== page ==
A synodal delegate sitting near me quipped: "Eccellenza was trying to be inclusive and created new members of the human species: brothers-sisters!"
The locals and seasoned Vatican folks know, with a smile, that the proper address would be: "Fratelli e sorelle!" Nevertheless, what remains remarkable in this international assembly are the great efforts that people make to speak in Italian. It is really amazing to witness, and hear! I am not sure if this would ever work in any other language other than Italian.
Stove in storage
Here is one final Synodal anecdote that brings all of this impressive experience down to earth and shows the utter humanity and humor that are necessary for the Church to exist.
On Saturday evening, we all walked over to the Sistine Chapel for that magnificent evening vespers service with the Holy Father and the Ecumenical Patriarch, Bartholomew I. As I wrote yesterday, it was a stunning evening in a spectacular setting.
As we neared the doors of the Sistine chapel, two prelates ahead of me were very keen on seeing the chapel without the customary hordes of tourists pushing and shoving and being hushed by that voice from the sound system inviting tourists to keep "silenzio!"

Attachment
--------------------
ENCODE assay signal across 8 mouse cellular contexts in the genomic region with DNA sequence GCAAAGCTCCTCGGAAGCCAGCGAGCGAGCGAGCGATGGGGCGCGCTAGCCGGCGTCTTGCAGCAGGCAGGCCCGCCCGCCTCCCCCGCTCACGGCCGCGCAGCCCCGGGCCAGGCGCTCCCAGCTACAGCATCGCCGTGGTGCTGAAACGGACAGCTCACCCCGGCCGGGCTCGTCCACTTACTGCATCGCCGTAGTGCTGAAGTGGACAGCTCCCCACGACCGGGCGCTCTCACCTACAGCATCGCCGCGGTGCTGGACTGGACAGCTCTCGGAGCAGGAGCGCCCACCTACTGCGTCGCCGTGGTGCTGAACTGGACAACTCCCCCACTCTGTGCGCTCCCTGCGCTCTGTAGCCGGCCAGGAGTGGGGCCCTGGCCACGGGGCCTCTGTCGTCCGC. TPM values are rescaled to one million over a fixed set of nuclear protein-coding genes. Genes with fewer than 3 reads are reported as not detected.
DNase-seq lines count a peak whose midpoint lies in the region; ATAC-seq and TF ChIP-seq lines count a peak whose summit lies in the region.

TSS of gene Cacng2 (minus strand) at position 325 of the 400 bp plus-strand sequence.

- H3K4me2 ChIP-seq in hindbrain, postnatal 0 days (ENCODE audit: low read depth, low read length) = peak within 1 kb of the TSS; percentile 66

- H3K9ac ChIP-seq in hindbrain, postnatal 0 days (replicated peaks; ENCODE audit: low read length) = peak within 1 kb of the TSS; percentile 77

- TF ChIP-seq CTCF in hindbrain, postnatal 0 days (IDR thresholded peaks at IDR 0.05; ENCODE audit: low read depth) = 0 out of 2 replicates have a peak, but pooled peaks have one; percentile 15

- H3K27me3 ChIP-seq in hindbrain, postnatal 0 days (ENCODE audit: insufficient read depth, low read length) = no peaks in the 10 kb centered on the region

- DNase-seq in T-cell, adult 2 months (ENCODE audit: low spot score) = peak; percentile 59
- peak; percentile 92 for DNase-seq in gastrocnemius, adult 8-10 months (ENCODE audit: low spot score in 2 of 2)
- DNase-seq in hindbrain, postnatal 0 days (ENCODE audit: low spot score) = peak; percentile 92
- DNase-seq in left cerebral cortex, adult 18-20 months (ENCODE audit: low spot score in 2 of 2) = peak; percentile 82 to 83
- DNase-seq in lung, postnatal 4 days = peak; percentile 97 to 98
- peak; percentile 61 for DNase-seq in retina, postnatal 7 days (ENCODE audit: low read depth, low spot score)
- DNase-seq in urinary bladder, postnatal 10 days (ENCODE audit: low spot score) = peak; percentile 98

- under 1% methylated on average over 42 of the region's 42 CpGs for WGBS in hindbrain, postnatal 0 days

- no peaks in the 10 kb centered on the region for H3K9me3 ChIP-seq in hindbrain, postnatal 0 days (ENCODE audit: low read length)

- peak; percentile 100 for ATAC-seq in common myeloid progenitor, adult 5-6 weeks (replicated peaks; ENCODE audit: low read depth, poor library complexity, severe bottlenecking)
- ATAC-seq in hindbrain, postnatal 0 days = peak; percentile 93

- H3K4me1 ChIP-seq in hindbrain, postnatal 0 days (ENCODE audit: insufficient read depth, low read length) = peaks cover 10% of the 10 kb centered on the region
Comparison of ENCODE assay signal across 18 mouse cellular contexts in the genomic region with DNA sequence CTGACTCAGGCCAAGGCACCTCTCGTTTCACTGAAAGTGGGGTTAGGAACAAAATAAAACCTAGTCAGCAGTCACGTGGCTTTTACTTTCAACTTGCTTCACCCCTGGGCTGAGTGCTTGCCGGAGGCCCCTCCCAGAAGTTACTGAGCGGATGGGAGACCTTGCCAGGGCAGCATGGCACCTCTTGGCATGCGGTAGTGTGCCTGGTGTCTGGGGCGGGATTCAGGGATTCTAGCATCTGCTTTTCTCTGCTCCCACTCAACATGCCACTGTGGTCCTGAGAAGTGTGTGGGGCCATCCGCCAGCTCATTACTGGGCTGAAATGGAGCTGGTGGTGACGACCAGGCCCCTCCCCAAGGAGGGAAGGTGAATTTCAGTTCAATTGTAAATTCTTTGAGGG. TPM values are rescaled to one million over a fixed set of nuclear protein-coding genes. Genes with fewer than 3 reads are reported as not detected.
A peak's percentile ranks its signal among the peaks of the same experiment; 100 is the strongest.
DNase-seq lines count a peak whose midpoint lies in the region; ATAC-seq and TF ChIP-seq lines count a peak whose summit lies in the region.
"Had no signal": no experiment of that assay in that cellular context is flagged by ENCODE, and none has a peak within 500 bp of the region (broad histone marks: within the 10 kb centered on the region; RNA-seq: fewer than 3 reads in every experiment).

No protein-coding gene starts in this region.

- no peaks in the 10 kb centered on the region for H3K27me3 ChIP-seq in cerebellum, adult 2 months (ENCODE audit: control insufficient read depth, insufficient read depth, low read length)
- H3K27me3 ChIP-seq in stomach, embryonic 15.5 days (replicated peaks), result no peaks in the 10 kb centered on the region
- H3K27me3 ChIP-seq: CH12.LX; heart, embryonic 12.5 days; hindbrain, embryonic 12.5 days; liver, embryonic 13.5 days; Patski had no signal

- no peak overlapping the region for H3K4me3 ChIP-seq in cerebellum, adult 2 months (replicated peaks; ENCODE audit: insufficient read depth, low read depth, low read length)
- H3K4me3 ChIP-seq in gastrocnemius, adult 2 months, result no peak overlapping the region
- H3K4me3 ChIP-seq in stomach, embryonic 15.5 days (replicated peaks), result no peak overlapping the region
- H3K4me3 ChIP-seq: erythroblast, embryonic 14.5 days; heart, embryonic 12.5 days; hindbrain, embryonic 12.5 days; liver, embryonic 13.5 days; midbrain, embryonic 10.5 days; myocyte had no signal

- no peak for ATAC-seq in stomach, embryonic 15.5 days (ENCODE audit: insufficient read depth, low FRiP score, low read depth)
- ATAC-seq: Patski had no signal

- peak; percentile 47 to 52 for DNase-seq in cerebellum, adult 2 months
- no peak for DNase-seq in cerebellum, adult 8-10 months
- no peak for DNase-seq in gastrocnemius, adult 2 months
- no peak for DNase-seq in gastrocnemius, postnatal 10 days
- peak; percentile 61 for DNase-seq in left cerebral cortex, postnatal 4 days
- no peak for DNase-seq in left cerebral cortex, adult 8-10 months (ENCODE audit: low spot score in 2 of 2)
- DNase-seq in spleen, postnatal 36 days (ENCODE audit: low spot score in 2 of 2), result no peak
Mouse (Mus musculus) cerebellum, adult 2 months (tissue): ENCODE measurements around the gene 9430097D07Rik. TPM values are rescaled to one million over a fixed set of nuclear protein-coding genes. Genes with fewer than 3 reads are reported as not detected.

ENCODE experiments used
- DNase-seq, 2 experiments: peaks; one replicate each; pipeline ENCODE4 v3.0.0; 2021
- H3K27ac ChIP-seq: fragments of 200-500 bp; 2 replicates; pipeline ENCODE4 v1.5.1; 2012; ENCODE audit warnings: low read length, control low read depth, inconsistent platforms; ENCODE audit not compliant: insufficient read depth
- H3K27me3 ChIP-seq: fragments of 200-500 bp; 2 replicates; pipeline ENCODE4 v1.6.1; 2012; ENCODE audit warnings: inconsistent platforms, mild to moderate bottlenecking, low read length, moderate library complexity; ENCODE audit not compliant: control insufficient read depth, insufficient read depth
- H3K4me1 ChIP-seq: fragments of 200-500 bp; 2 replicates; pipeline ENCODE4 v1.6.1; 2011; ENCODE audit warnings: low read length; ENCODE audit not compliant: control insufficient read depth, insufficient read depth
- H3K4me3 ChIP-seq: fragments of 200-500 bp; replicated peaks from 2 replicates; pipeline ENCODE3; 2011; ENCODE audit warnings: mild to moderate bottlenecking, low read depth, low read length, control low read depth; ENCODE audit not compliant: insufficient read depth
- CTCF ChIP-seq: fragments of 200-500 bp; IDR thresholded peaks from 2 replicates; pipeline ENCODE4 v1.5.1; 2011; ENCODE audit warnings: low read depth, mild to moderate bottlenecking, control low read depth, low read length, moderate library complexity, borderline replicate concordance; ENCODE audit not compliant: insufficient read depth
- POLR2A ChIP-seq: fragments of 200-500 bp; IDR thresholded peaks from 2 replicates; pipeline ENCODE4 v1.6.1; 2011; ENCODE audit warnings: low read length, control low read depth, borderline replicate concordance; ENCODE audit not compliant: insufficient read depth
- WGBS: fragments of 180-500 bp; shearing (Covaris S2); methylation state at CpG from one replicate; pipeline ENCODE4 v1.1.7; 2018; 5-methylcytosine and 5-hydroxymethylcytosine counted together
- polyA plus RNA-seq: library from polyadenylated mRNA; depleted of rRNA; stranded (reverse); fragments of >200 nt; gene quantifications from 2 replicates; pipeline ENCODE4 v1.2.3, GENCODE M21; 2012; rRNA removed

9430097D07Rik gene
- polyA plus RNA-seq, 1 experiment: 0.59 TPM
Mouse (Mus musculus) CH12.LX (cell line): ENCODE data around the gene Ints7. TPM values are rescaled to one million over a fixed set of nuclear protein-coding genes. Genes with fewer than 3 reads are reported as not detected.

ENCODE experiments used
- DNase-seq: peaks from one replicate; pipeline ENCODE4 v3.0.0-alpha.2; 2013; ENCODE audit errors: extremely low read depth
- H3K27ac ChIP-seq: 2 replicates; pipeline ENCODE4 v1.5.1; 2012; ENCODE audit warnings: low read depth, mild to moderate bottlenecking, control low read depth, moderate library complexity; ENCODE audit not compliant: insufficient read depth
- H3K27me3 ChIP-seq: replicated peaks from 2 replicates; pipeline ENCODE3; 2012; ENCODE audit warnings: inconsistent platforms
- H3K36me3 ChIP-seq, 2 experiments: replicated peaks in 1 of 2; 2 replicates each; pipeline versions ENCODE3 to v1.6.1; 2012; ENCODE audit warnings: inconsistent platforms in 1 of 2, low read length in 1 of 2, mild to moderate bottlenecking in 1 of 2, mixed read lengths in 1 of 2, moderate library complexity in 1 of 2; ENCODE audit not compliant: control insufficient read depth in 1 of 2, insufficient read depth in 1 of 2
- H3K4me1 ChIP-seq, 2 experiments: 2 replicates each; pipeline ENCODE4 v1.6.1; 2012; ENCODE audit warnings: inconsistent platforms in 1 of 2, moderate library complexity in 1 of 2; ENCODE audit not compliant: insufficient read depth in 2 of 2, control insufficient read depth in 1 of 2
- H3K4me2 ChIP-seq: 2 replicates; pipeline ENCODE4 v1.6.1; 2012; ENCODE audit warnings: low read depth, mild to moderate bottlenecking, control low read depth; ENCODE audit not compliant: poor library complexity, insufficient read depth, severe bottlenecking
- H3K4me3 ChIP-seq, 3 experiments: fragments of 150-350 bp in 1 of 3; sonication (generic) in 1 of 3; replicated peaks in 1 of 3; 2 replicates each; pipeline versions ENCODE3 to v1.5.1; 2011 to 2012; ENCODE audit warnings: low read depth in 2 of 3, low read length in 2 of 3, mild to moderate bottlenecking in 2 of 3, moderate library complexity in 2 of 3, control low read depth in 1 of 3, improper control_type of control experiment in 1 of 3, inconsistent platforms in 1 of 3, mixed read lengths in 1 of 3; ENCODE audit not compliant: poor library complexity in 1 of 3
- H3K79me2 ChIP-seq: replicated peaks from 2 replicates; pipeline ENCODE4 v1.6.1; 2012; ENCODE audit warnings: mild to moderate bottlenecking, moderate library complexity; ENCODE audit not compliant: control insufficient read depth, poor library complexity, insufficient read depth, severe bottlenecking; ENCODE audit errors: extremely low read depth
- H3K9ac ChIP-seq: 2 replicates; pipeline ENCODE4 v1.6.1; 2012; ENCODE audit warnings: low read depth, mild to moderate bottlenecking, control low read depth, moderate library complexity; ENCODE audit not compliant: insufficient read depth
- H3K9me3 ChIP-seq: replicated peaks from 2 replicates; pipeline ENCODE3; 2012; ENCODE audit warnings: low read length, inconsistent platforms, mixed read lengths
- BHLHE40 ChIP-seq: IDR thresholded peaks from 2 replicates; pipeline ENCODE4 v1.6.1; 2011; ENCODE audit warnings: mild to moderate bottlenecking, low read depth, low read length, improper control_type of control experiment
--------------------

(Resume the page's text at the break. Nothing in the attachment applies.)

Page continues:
Greeting us at the entry to the "Cappella Sistina" were some of the distinguished Vatican ushers who, in their dark suits and on their best diplomatic behavior, welcomed this special synodal group into such a sacred space.
The two prelates ahead of me asked the usher: "Would you mind pointing out the stove and chimney?" The usher, flustered for a brief a moment responded: "But Eccellenze, the Holy Father is very alive and well and doing a wonderful job! Those items have been put away in storage and we won't need them for a long time! Welcome to our chapel!"
Thank God that when Peter left the Holy Land, he came to Rome! Viva il Vaticano in Italia!